After enough of the conservative media started screaming, CNN/HLN issued a mea culpa, saying, “We blurred the logo and shouldn’t have; it was done in error.” A spokeswoman added in an email that the blurring was not common practice for non-political interviews. At least not yet, since it couldn’t slip it past everyone this time. Then again, she might have noted, The All Wise and Correct Journalistic Establishment isn’t usually fighting to get the first woman President elected and save the nation from a fascist.

By error, the admission by CNN  means simply, “Gee, we thought we could get away with this, and obviously couldn’t. Oopsie! We’ll try to make our slanted anti-Trump/ pro-Hillary coverage more subtle….for a while.”

14 thoughts on “Res Ipsa Loquitur! The News Media’s Anti-Trump Bias Expressed As Naked Censorship

  1. My journalism career was mostly in radio so blurring would never have been an issue. But, yes, if I was the producer of that segment I would have blurred a shirt promoting any political candidate. Unless this was an on-site interview at the time of the incident and he’d chanced to be wearing that shirt when it happened, my reasoning would be that the person being interviewed was trying to “game” the system by deliberately wearing the shirt to get his preferred candidate some free publicity. Since it wasn’t relevant to the story, I wouldn’t let a Trump supporter, a Clinton supporter, a Johnson supporter, a Stein supporter or a Vermin Supreme supporter (Google is your friend) get away with that by blurring the image on the shirt. I also would probably ask the on-air talent to explain that we’d blurred the image on the shirt because it was an irrelevant attempt to promote “a political candidate”.

    • I felt the same way, Gregg, that they might have felt he chose the shirt specifically to promote his preferred candidate and blurred it.

      On the other hand, I DO have to wonder if they would have blurred a Clinton shirt.

      • Don’t wonder: they wouldn’t have. And he DID wear that shirt for that purpose, meaning that they should have asked him to change, not blur what he wore. I think Gregg’s policy is defensible. I also think it’s wrong. Broadcast news shouldn’t blur ANYTHING, offensive, political or commercial.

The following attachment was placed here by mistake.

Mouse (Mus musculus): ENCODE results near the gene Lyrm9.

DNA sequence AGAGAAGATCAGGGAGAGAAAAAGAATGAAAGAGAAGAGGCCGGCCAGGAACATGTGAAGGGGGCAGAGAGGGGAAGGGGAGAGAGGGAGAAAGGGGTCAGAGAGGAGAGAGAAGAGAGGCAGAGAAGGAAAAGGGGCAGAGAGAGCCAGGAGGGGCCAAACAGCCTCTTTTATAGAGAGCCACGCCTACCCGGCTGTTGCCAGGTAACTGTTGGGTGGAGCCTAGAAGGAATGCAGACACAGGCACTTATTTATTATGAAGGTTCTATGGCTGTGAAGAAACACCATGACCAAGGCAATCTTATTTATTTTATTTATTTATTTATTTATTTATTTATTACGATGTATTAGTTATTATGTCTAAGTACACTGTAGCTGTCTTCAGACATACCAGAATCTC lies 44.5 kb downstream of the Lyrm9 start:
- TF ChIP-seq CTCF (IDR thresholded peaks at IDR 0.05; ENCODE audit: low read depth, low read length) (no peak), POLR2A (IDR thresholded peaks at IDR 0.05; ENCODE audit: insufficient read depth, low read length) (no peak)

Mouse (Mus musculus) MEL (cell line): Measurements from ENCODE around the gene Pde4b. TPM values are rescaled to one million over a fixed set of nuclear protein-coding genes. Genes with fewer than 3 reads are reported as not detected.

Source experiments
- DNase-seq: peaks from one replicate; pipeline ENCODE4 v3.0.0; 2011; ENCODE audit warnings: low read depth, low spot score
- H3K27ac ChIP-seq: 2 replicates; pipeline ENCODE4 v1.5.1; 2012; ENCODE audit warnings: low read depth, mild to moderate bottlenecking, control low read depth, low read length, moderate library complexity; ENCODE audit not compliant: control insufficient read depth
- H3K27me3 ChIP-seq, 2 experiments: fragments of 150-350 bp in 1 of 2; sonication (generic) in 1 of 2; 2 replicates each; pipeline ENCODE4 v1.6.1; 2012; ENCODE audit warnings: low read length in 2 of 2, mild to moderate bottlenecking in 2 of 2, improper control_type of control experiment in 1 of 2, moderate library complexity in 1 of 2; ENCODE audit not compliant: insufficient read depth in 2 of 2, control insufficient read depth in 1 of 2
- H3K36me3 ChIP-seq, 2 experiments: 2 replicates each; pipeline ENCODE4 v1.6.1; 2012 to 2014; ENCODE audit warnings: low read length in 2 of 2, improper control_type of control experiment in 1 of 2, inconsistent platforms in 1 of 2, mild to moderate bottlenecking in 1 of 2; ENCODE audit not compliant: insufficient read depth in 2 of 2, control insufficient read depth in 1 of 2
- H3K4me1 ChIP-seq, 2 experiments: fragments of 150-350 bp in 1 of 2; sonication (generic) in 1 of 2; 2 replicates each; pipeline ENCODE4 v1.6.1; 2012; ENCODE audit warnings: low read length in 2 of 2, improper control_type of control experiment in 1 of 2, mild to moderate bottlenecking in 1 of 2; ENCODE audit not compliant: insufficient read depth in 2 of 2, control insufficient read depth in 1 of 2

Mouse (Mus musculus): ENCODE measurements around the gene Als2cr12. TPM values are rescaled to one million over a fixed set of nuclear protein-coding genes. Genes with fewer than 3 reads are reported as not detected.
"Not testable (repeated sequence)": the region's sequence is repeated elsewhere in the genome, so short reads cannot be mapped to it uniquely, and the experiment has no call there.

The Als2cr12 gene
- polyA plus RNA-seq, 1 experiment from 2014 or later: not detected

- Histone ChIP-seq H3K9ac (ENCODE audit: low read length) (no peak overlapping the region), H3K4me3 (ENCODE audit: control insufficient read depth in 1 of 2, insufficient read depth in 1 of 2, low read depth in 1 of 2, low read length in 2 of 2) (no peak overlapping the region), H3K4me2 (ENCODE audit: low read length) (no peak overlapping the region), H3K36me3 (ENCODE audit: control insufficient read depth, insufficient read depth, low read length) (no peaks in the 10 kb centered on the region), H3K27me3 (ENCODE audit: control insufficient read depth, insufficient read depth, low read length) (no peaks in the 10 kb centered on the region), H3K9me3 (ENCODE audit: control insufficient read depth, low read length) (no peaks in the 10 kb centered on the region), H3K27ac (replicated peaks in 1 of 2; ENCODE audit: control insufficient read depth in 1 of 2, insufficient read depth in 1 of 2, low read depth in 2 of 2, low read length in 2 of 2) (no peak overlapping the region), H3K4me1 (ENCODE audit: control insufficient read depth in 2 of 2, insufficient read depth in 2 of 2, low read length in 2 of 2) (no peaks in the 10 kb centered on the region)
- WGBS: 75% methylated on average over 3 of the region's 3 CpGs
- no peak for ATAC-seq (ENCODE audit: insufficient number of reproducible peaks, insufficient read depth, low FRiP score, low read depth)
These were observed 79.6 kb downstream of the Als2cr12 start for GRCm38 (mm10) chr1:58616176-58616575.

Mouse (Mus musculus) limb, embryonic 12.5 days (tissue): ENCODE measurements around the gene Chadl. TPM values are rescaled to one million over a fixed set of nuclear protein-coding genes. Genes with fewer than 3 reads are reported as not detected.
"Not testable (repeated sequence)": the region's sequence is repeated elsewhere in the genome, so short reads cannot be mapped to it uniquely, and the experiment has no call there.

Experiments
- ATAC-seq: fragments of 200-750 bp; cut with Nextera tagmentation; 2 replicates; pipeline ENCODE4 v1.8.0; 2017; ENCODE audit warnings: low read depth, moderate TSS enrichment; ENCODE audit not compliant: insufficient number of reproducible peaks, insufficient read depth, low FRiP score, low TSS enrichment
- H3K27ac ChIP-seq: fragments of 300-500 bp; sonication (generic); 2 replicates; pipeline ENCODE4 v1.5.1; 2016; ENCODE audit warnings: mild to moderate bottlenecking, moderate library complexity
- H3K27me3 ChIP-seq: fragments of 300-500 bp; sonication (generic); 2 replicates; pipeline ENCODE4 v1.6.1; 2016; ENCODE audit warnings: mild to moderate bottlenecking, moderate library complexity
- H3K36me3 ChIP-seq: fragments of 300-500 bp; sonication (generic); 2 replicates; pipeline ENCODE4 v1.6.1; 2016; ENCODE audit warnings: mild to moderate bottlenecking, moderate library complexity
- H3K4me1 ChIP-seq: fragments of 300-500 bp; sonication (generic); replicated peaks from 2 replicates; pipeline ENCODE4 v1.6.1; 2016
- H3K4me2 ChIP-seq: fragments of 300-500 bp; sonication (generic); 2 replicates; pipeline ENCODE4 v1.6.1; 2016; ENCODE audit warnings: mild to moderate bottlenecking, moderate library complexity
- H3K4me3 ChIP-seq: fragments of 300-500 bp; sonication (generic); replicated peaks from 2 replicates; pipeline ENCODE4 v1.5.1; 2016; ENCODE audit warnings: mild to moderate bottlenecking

• And their apology was clearly disingenuous. They didn’t blur that shirt out by mistake at all. It was absolutely deliberate, regardless of the reason.

  2. I agree that the blurring was unethical. They could have done a tighter head shot or asked him to change, and should do so for any political t-shirt that isn’t relevant to the segment.

    Was it unethical for Eckel to use this moment to endorse a presidential candidate?

  3. I posted my observations on this to my Facebook, and someone said, “This is about equal time. You can’t show that unless you have a “Hillary” thing for just as long.”

    I don’t really believe him. What are your thoughts?

    • They don’t know what equal time is, and it certainly doesn’t apply to news coverage. Good lord: the networks covered Obama about 30% more than McCain. Interviews in real news reporting are exempt. And it was about 5 minutes. Christ, what people won’t say to excuse media bias.

  4. There was an Australian comedy tv series (Frontline) which satirised Australian television current affairs programs. In one episode there was an item about the bad behaviour of the youth of today. The reporter interviewed some teenagers and their non offensive words were bleeped out just so the tv reporter could reinforce the storyline’s negative opinion about youth.
    Ever since I saw this tv program, even though it was only a fictional story, I have decided that I prefer the news and current affairs programs unbleeped and unblurred so I can form my own opinions about the interviewee and subject matter of the story, even if it means now and again seeing or hearing something I find distasteful. After all I can always change the channel if I don’t like it.

  5. I gather that neither the blurring nor the T-shirt came with a ‘trigger warning’, so that overly-sensitive viewers could get to a safe place. Oh, wait…they blurred it so it wasn’t needed.